8th Russia-China match – China wins classical game encounter

7/8/2012 – In the first phase of the competition, the Russian men were able to show an edge in classical games against their Chinese peers, with Dmitry Jakovenko showing the way. It was not enough though, as the Chinese women, led by Ju Wenjun and a superb comeback by Zhao Xue, scored heavily for an even more convincing win, giving China a 26-24 lead over Russia. Illustrated report.

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Date: The 8th Russia vs China match takes place July 1st - 9th, 2012 in St. Petersburg, Russia.
Format:
Classical chess (each member of the team gets to play all the members of the opposing team once) and rapid (two games against each member of the opposing team). No draw offers are allowed before move 40.
Scoring system: Each game is worth one point; the team with the highest combined score (women+men) will be declared the winner.
Prize fund: Each men's team receives $15,000 (non-taxable); each women's team receives $10,000 (non-taxable)
Time: Games start at 15:00 local time and the time control is 90 minutеs for thе first 40 movеs, then 30 minutеs to a finish with a 30 second increment from the start for the standard games, with the rapid games played at 15 minutеs plus 10 sесond increment.

8th Russia-China match – China wins classical game encounter


The playing hall with the teams at play. Kneeling in the middle is Alexander Motylev
who enjoys taking pictures, though the ones here are signed by Eteri Kublashvili.

In the first phase of the Russia-China match, the Chinese bounced back with an overall win in the classical games section after incurring a slight 9-11 deficit after the first two rounds. This turned out to be very much thanks to the men’s team actually winning one of the rounds, while drawing two, while the women’s team racked up three straight wins in rounds three to five.


Zhao Xue overcame a tough loss in round two against Alexandra Kosteniuk with
three straight wins for her team
.


Dmitry Jakovenko was the best scoring player in the men's section

In the men’s section, European Champion justified his Elo favoritism by scoring 2.5/3 in the final rounds for a 3.5/5 score, the best of all the men. That said the top Chinese boards, Wang Hao and Wang Yue both scored 3.0/5 doing their side credit. Ultimately the Russian men took it by 13.5-11.5.


Wang Yue performed well with a +1 score and 3.0/5

The problem is that the Chinese women were merciless in the latter half of the classical games, and if they traded blows in rounds one and two, there was no such leniency thereafter. Zhao Xue bounced back from her second round loss to Alexandra Kosteniuk with three straight wins, tying Ju Wenjun as the top scorer’s in the women’s section with 3.5/5. As a result, the Chinese women won 14.5-10.5 giving the China an overall 26-24 lead entering the next phase of rapid games.


Although Yu Yangyi was unablke to shine as he might have wished, his win in round
five against Nikita Vitiugov was crucial for the overall Chinese victory in classical games.

[Event "8th RUS-CHN Summit Men Classical"] [Site "St . Petersburg RUS"] [Date "2012.07.06"] [Round "5"] [White "Yu, Yangyi"] [Black "Vitiugov, Nikita"] [Result "1-0"] [ECO "C15"] [WhiteElo "2656"] [BlackElo "2703"] [PlyCount "57"] [EventDate "2012.07.02"] [EventType "team-schev"] [EventCountry "RUS"] 1. e4 e6 2. d4 d5 3. Nc3 Bb4 4. a3 Bxc3+ 5. bxc3 dxe4 6. Qg4 Nf6 7. Qxg7 Rg8 8. Qh6 Nbd7 9. Nh3 {Although far from a novelty, this move fell into disuse in grandmaster play in the 80s in favor of 9.Ne2 and 9.a4. As it turns out, the young Chinese player has an interesting novelty up his sleeve.} (9. Ne2 c5 10. a4 Qc7 11. dxc5 Qxc5 12. Qd2 Nb6 13. a5 Nbd5 14. c4 Ne7 15. Ba3 Qe5 16. Qc3 Qxc3+ 17. Nxc3 a6 18. g3 Bd7 19. Bg2 Bc6 20. O-O Nf5 21. Rae1 Nd4 22. Nxe4 Nxe4 23. Bxe4 Bxe4 24. Rxe4 Nf3+ 25. Kg2 Nd2 26. Rh4 Nxf1 27. Kxf1 Rd8 28. c5 Rd2 29. Rb4 Rg5 30. Rxb7 Rxc2 31. c6 Rxc6 32. Re7+ Kd8 33. Rxf7 Rxa5 34. Bb4 Rf5 35. Ra7 Rc2 36. Be1 Rc1 37. f4 Ra5 {0-1 (37) Andreikin,D (2705)-Vitiugov,N (2726) Saratov 2011}) 9... c5 10. a4 $1 $146 {In previous games, White has spent a good deal of time trying to figure out what to do with his dark squared bishop, and while it does not lack squares, a lot depends on what he wants to do. The obvious purpose is to play it on a3, but nothing is written in stone.} cxd4 11. cxd4 Qc7 12. Qd2 b6 13. Ra3 $1 {Young Yangyi was clearly ready with this idea, and it is a far from obvious solution. It isn't so much that the rook lift is unthinkable, it is that one could easily be stuck focusing on the bishop being played here.} Nd5 14. Rg3 $1 Rxg3 15. hxg3 {Not only has White traded off one of Black's most active pieces, but he has activated his own rook on h1 not to mention given it a prime target on h7. Not bad!} N7f6 $2 {Black starts to err, and is no longer happy with the way the position has developed.} ({The obvious} 15... Bb7 {was better.}) 16. c4 e3 17. Qb2 $1 (17. fxe3 $2 Ne4 18. Qc2 Qxg3+ 19. Nf2 Ndf6 20. Rh3 Qxf2+ 21. Qxf2 Nxf2 22. Kxf2 Ba6 {is equal.}) 17... Ne7 18. Bxe3 Ba6 19. Bf4 Qd7 20. d5 Nfg8 21. Ng5 $1 {Now Black's position quickly falls apart.} exd5 22. Rxh7 Bxc4 23. Nxf7 Qe6+ 24. Be5 Nf6 25. Nd6+ Kd7 26. Bxc4 Nxh7 27. Bb5+ Nc6 28. Bxc6+ Kxc6 29. Qc2+ 1-0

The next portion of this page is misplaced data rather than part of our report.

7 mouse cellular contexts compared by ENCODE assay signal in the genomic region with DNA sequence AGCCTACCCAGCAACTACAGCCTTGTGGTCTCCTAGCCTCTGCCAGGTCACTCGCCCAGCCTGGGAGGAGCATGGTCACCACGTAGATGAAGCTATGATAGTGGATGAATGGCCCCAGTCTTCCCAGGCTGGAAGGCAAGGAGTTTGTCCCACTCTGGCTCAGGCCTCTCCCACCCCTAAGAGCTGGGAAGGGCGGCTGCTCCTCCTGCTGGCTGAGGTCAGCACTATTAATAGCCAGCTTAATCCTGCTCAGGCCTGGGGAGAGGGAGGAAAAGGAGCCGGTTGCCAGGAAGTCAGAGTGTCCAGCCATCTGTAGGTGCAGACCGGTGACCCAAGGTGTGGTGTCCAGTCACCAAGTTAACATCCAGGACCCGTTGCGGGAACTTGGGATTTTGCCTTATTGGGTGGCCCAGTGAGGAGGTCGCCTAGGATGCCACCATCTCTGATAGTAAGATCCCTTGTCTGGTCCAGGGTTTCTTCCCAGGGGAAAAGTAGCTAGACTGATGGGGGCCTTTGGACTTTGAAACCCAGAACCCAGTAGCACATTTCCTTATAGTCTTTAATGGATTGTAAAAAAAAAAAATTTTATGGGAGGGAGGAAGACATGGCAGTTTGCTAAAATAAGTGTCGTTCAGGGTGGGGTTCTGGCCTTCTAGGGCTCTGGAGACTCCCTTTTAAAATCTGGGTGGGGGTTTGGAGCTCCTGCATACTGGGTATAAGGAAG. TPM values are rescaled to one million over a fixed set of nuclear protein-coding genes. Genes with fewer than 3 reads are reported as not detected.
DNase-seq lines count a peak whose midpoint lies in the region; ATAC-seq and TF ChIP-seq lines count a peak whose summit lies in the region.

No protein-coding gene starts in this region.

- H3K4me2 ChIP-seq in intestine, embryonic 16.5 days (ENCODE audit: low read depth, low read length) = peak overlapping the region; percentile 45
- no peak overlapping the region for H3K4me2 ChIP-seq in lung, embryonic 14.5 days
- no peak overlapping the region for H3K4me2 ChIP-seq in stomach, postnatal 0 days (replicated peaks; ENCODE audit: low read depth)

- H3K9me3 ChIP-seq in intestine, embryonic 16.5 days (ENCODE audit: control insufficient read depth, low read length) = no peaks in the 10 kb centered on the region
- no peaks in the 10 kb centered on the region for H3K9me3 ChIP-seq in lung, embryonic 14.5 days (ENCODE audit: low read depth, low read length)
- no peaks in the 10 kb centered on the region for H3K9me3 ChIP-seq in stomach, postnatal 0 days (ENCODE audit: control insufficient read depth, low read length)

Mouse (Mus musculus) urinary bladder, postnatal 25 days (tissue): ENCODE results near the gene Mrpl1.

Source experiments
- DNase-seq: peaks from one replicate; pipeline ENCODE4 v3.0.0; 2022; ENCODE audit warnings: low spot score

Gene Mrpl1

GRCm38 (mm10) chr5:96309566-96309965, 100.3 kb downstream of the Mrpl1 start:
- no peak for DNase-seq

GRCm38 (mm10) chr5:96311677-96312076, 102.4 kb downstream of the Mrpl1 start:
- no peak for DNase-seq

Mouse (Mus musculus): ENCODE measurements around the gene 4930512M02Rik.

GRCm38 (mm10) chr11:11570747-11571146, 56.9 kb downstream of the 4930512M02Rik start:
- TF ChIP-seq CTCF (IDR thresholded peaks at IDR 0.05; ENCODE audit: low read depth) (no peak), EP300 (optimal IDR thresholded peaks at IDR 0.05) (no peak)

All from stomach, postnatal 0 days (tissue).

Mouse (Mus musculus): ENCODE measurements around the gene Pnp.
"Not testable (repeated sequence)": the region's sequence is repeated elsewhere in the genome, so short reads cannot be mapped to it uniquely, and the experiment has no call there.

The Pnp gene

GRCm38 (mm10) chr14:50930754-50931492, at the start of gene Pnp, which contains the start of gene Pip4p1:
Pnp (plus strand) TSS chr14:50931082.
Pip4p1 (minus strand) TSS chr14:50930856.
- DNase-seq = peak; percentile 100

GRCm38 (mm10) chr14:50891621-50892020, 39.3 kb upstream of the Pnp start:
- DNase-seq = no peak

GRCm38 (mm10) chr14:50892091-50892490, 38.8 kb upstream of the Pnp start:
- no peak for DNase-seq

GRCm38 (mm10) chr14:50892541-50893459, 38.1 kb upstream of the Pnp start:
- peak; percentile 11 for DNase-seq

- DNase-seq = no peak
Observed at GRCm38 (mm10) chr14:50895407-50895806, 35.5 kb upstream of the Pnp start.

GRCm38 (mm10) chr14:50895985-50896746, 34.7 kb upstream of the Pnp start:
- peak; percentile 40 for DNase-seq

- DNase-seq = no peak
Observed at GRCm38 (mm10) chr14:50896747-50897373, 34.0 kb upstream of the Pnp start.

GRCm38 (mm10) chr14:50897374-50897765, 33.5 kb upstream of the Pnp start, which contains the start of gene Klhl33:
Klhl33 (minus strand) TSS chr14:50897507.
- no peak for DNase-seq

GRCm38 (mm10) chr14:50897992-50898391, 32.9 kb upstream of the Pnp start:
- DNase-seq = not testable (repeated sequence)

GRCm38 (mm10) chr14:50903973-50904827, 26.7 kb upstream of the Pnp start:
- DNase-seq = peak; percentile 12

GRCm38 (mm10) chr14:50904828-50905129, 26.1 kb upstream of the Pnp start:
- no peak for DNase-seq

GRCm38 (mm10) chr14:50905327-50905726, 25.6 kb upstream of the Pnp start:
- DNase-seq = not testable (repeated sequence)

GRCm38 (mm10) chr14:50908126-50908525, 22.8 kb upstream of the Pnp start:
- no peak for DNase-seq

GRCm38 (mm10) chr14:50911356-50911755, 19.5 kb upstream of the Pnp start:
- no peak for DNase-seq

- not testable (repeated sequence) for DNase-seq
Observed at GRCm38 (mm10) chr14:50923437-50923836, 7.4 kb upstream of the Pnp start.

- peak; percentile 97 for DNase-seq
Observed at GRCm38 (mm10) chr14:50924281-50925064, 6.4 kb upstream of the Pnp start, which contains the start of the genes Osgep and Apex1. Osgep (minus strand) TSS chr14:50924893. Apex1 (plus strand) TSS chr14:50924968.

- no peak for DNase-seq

Pictures by Eteri Kublashvili

Men's standings after five rounds

Women's standings after five rounds


Links

The games are being broadcast live on the official web site and on the chess server Playchess.com. If you are not a member you can download a free Playchess client there and get immediate access. You can also use ChessBase 11 or any of our Fritz compatible chess programs.

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